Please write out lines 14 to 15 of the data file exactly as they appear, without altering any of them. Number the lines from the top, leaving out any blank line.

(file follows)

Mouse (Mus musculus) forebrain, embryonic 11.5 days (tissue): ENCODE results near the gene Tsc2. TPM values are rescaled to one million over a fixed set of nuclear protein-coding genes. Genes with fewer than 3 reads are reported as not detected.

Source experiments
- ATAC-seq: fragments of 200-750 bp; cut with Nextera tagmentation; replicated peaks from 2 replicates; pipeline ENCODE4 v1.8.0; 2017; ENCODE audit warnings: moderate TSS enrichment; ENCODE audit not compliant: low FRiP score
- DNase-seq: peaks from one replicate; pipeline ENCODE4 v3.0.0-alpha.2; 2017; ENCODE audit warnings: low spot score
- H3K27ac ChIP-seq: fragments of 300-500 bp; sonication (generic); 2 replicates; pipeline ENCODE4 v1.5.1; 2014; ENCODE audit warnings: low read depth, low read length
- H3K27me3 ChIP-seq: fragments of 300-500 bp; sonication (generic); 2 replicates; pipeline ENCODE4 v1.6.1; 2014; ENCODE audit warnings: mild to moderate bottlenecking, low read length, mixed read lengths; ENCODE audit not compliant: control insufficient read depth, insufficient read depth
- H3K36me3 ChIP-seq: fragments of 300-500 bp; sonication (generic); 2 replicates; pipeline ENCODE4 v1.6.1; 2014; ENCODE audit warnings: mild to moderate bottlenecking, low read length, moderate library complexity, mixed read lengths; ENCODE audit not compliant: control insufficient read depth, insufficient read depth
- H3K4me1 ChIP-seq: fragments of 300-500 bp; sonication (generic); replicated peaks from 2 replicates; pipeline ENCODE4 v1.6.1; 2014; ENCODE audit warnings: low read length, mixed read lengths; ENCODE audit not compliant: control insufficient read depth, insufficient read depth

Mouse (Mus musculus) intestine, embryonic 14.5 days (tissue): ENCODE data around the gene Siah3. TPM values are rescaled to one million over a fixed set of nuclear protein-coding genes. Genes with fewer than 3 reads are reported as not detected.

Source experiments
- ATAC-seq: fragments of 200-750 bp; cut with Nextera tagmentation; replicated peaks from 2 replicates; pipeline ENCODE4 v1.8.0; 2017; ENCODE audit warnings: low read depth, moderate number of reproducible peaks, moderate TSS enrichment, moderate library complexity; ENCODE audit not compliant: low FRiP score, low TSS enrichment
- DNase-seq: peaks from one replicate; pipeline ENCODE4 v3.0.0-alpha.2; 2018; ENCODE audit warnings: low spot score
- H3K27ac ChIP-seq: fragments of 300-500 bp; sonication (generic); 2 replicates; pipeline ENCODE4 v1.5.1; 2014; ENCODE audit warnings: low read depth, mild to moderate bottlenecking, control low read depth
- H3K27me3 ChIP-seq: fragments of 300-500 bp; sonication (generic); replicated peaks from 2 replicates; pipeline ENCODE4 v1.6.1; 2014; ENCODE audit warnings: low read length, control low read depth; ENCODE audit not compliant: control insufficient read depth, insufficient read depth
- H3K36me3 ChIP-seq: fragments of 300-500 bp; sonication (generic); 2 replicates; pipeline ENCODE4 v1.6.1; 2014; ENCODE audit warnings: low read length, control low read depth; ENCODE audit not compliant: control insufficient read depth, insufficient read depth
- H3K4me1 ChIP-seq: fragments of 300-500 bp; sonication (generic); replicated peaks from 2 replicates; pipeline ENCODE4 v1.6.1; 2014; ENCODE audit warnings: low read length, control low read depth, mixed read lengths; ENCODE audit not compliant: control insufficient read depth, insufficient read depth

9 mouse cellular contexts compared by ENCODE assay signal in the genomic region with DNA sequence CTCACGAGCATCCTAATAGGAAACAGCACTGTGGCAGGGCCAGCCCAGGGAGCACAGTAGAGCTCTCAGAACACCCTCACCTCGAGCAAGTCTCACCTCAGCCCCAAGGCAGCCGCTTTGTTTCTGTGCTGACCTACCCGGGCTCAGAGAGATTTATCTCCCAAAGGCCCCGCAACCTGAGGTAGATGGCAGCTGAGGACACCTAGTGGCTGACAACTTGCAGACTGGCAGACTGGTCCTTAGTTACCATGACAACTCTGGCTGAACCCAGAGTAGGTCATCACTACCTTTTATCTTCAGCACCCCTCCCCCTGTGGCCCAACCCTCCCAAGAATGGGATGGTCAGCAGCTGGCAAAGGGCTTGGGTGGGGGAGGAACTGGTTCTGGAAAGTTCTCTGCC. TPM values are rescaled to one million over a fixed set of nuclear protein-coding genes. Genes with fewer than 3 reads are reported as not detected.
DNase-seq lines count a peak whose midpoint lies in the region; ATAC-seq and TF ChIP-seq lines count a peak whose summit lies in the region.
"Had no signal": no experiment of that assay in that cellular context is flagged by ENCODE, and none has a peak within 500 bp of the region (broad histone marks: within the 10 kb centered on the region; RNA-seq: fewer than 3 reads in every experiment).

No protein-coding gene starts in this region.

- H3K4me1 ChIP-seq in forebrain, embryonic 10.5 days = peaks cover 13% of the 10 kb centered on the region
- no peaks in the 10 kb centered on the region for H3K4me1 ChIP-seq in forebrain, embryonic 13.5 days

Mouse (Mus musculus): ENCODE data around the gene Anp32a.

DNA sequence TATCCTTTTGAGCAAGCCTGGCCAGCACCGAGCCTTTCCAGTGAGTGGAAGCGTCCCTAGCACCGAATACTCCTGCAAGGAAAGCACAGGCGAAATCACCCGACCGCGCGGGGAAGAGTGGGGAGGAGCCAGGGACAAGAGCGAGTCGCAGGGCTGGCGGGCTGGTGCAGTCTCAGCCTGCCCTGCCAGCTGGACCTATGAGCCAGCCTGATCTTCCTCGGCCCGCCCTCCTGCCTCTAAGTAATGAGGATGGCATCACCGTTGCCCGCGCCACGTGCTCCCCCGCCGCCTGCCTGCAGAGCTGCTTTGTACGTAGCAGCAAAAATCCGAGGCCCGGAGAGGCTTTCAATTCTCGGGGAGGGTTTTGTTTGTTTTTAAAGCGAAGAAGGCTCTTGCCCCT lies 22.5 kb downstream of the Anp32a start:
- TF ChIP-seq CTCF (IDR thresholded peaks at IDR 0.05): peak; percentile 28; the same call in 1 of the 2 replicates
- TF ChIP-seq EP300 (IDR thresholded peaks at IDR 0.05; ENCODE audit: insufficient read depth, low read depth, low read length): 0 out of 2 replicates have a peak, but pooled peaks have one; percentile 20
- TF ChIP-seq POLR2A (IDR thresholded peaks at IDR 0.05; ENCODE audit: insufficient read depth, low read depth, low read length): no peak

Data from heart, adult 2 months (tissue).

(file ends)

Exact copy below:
- H3K27me3 ChIP-seq: fragments of 300-500 bp; sonication (generic); replicated peaks from 2 replicates; pipeline ENCODE4 v1.6.1; 2014; ENCODE audit warnings: low read length, control low read depth; ENCODE audit not compliant: control insufficient read depth, insufficient read depth
- H3K36me3 ChIP-seq: fragments of 300-500 bp; sonication (generic); 2 replicates; pipeline ENCODE4 v1.6.1; 2014; ENCODE audit warnings: low read length, control low read depth; ENCODE audit not compliant: control insufficient read depth, insufficient read depth